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On to Nov. 6: Voter surge is good news for Texas and the nation

By Longview News-Journal
Oct. 13, 2012 at 11 p.m.

As we have said many times, there's plenty to dislike about the current state of politics, with its gridlocked inability to produce much beyond truckloads of nonsense rhetoric.

But perhaps this is a silver lining: It appears a high level of voter engagement, at least for the coming general election, has resulted.

At Tuesday's deadline for voters to get registered to take part in the Nov. 6 election, elections officials across East Texas told us they had been swamped - with lines at times literally out the door in Gregg County - by voters doing paperwork to make sure they would be able to make their voices heard at the ballot box. In Harrison County, election officials said it was possible there would be more active voters this November than in 2008.

And it wasn't just happening in East Texas, where recent elections have enjoyed a bit heavier turnout than has been seen across the rest of the state. The Texas Secretary of State told us voter registration applications were coming in at high volume statewide right up to the deadline.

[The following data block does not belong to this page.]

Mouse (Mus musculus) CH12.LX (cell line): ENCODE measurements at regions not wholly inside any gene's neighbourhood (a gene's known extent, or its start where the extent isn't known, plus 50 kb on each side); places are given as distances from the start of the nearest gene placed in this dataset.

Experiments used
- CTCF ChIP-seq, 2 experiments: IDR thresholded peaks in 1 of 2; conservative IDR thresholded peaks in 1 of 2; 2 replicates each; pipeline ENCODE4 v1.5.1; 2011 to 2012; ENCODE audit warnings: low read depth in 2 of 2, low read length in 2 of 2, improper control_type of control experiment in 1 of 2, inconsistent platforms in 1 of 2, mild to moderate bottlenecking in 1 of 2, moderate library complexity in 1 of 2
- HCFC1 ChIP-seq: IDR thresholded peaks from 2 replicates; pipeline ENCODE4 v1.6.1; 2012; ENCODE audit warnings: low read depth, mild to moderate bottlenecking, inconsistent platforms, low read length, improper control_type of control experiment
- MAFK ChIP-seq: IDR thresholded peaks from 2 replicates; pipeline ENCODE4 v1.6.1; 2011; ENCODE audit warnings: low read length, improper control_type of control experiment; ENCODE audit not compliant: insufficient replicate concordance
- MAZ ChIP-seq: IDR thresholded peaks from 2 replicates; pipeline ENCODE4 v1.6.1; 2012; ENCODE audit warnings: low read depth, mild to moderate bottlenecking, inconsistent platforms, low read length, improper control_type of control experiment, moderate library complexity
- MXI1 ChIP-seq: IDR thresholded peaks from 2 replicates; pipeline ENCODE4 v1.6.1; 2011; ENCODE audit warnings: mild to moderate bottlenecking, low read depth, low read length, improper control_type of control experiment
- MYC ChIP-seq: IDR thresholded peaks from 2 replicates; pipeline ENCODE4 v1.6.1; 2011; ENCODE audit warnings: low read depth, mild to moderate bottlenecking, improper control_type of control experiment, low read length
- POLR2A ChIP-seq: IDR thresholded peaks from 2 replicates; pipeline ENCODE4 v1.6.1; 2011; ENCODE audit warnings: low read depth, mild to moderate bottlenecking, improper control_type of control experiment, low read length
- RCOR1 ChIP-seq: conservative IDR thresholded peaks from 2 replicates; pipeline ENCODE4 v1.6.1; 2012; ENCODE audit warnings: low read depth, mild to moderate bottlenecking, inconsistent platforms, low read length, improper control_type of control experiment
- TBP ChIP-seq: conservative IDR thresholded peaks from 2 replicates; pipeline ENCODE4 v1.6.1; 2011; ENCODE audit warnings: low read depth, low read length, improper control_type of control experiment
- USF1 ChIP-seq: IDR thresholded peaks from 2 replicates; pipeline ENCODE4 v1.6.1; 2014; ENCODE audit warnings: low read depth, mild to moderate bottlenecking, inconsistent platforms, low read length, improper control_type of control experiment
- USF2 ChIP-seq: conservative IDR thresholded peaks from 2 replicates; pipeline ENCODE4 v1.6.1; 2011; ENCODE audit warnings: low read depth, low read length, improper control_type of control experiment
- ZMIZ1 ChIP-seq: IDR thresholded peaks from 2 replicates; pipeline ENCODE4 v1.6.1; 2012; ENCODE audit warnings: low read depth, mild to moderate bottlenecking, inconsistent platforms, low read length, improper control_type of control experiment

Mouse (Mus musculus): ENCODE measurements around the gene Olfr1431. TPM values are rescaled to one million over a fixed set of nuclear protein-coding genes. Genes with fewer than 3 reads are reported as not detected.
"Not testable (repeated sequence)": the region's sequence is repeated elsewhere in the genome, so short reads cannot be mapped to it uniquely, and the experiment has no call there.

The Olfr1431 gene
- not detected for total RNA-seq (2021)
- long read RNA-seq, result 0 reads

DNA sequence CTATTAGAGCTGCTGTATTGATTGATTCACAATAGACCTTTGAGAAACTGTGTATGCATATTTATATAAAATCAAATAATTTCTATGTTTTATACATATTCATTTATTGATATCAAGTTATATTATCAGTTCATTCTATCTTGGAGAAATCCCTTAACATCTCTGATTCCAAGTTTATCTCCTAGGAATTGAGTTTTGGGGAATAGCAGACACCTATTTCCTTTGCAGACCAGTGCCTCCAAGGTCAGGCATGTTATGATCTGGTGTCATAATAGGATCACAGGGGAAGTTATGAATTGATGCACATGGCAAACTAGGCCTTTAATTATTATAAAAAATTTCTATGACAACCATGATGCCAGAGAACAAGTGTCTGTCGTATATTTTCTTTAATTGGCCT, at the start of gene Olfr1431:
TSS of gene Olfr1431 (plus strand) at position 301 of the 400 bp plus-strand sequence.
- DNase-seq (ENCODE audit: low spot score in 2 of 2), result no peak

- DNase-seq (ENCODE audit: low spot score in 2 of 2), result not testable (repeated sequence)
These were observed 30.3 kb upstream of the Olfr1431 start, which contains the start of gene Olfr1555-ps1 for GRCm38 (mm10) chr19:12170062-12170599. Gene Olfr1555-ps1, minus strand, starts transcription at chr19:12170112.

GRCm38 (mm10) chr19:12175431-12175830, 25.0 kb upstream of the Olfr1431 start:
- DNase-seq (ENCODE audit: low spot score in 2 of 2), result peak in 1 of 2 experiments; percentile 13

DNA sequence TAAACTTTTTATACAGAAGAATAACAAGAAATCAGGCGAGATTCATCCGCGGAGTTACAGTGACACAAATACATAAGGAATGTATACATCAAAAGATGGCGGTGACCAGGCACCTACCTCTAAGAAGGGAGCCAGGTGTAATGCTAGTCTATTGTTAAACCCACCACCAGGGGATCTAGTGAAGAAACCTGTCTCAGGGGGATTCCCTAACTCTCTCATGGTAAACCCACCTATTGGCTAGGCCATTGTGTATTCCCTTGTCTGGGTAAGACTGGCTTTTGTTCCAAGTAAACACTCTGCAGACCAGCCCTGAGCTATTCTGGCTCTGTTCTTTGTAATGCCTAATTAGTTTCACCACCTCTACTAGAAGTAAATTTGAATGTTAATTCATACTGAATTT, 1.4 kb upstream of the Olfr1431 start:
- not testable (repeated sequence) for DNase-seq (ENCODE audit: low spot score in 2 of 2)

"It was easy," first-time voter Katie Alexander told our Glenn Evans outside the Gregg County Elections Office after she had registered. "I'm hearing that a lot of people will be voting. It's important that everybody has a say-so in what happens in the U.S."

That is exciting, and we hope such enthusiasm carries through to get voters to the polls, whether on Nov. 6 or through early voting, which begins Oct. 22.

We like to think voters are paying attention to issues, debates and candidates, and educating themselves through news coverage and other means. Many might not welcome dissent from their views, but those lines at elections offices leave no doubt they're vigorously exercising their democratic birthright to cast a ballot.

The implications at the state and local office levels could be interesting and, in many cases, results will come down to how many registered voters turn out at the polls.

While Texas is a lock for Mitt Romney in the presidential race, that doesn't mean Democrats will stay away from the polls, and that's good. The greater the turnout, the better for all, regardless of the outcome.

On to November!



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